• David Thibodeau

Sports and Reconciliation

Grappling with Canada’s past and ongoing colonisation of indigenous peoples has been a tough reality for many to face. The Truth and Reconciliation Commission (TRC) was part of an overall holistic and comprehensive response to the Indian Residential School legacy. The TRC published a list of 94 calls to action that addressed many issues in our system in an effort to redress the legacy of residential schools and advance the process of Canadian reconciliation. 87 through 91 of the calls to action were specific to sport in Canada:


87. We call upon all levels of government, in collaboration with Aboriginal peoples, sports halls of fame, and other relevant organizations, to provide public education that tells the national story of Aboriginal athletes in history.


88. We call upon all levels of government to take action to ensure long-term Aboriginal athlete development and growth, and continued support for the North American Indigenous Games, including funding to host the games and for provincial and territorial team preparation and travel.


89. We call upon the federal government to amend the Physical Activity and Sport Act to support reconciliation by ensuring that policies to promote physical activity as a fundamental element of health and well-being, reduce barriers to sports participation, increase the pursuit of excellence in sport, and build capacity in the Canadian sport system, are inclusive of Aboriginal peoples.


90. We call upon the federal government to ensure that national sports policies, programs, and initiatives are inclusive of Aboriginal peoples, including, but not limited to, establishing:

i. In collaboration with provincial and territorial governments, stable funding for, and access to, community sports programs that reflect the diverse cultures and traditional sporting activities of Aboriginal peoples.

ii. An elite athlete development program for Aboriginal athletes.

iii. Programs for coaches, trainers, and sports officials that are culturally relevant for Aboriginal peoples. iv. Anti-racism awareness and training programs.


91. We call upon the officials and host countries of international sporting events such as the Olympics, Pan Am, and Commonwealth games to ensure that Indigenous peoples’ territorial protocols are respected, and local Indigenous communities are engaged in all aspects of planning and participating in such events.


The Truth and Reconciliation Commission of Canada recognized the important role that sport can play in reconciliation with Canada’s indigenous peoples, as well as the important role it plays in supporting, empowering and uplifting indigenous communities.


Sport organisations need policies in place that support indigenous athletes, coaches and fans. The Coaches Association of Canada (CAC) has several initiatives with the Aboriginal Sport Circle:

  • The Aboriginal Coaching Modules (ACM), a training curriculum that reflects unique Aboriginal culture, values and lifestyles.

  • ACM Learning Facilitator Training Guidelines, these are to help Learning Facilitators deliver culturally relevant training experience.

  • Aboriginal Long-Term Participant Development, this is a roadmap for developing sport and physical activity among Aboriginal peoples (from Sport for Life)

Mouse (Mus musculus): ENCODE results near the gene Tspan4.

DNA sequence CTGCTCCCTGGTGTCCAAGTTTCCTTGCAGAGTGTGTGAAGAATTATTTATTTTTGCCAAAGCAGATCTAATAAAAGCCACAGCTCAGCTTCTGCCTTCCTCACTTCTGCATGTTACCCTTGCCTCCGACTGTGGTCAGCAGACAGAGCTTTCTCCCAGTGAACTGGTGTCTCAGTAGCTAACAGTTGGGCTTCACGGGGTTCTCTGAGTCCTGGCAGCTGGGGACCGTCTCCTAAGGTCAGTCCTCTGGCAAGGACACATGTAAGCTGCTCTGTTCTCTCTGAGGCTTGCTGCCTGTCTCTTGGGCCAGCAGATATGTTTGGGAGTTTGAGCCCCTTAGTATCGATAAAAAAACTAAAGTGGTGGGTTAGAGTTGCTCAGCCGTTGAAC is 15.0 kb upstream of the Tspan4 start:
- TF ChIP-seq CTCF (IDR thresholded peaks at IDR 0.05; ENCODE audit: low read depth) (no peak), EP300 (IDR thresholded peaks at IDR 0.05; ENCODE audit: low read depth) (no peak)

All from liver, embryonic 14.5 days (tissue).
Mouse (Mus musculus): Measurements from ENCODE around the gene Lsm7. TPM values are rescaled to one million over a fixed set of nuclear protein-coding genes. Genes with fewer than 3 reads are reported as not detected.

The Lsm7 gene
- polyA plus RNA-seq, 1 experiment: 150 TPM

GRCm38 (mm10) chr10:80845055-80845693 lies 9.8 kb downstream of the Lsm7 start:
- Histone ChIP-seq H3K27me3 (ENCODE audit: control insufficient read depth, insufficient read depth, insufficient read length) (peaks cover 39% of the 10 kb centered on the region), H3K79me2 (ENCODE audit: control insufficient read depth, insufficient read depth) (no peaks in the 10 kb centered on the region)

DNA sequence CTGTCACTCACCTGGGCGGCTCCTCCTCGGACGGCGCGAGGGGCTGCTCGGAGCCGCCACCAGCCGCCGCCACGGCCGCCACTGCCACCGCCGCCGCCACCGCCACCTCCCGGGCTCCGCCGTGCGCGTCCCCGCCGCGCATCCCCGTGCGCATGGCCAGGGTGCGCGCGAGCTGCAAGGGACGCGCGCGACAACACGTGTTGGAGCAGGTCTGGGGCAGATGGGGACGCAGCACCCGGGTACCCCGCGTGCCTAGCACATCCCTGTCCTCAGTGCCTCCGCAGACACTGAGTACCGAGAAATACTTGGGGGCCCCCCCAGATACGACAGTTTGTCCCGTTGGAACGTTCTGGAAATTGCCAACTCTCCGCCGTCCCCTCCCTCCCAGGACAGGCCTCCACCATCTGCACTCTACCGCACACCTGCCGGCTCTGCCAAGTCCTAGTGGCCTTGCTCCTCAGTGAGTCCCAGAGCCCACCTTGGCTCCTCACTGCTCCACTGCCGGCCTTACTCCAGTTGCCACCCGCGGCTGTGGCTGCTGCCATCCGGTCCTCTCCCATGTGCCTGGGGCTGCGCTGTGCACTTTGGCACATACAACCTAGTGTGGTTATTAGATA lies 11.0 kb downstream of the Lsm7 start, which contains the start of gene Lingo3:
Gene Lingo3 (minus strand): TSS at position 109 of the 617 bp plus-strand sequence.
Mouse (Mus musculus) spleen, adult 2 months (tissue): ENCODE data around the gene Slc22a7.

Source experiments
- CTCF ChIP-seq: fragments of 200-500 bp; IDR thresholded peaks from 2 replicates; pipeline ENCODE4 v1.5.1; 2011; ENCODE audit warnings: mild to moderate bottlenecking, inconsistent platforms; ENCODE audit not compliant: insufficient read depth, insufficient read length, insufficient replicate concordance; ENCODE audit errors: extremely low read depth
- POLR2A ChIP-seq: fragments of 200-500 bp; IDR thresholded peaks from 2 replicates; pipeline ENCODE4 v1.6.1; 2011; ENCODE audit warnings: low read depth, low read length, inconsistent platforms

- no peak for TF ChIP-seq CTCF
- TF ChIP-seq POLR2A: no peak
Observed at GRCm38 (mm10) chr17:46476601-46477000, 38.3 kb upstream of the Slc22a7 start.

One program that I am really fond of is a partnership with the Canada Games Council, where each province and territory has the opportunity to send two coaches of Aboriginal ancestry to the Canada Games in apprenticeship roles.


The Government of Canada recognized sport’s power to help uplift indigenous peoples with their Sport for Social Development in Indigenous Communities - Sport Support Program. In this program, sport for social development is “defined as the use of sport for social development for the purpose of achieving targeted social outcomes. The SSDIC component is a response to the Truth and Reconciliation Commission of Canada’s Calls to Action, which identified 4 key social development needs of Indigenous communities.


Those needs form the specific targeted social outcomes of the SSDIC component:

  • improved health, education, and employability; and

  • the reduction of at-risk behaviour.”

The North American Indigenous Games is an important part of uplifting indigenous communities and preserving indigenous cultures. The vision of the game is to improve the quality of life for Indigenous Peoples by supporting self-determined sports and cultural activities which encourage equal access to participation in the social / cultural / spiritual fabric of the community in which they reside and which respects Indigenous distinctiveness. Supporting these games are an essential way to move forward with reconciliation.


More regionally specific games like the New Brunswick Indigenous Summer Games are also important. I was lucky to attend the opening ceremonies of the Games in 2017 with a summer internship at Coach New Brunswick and be able to see the impact that these kinds of games can have on the community.


Sport is also an important aspect of any culture. One of Canada’s two official sports is lacrosse. It was first played by indigenous peoples. Making sure that we celebrate the importance of sports in our cultures, and the history of them, is essential.


Sport can have a social impact by helping us work through its colonial past, and help us forge a new relationship with Canada’s indigenous peoples. Sports can help lift up our Indigenous communities.

 

©2020 by Sports for Social Impact.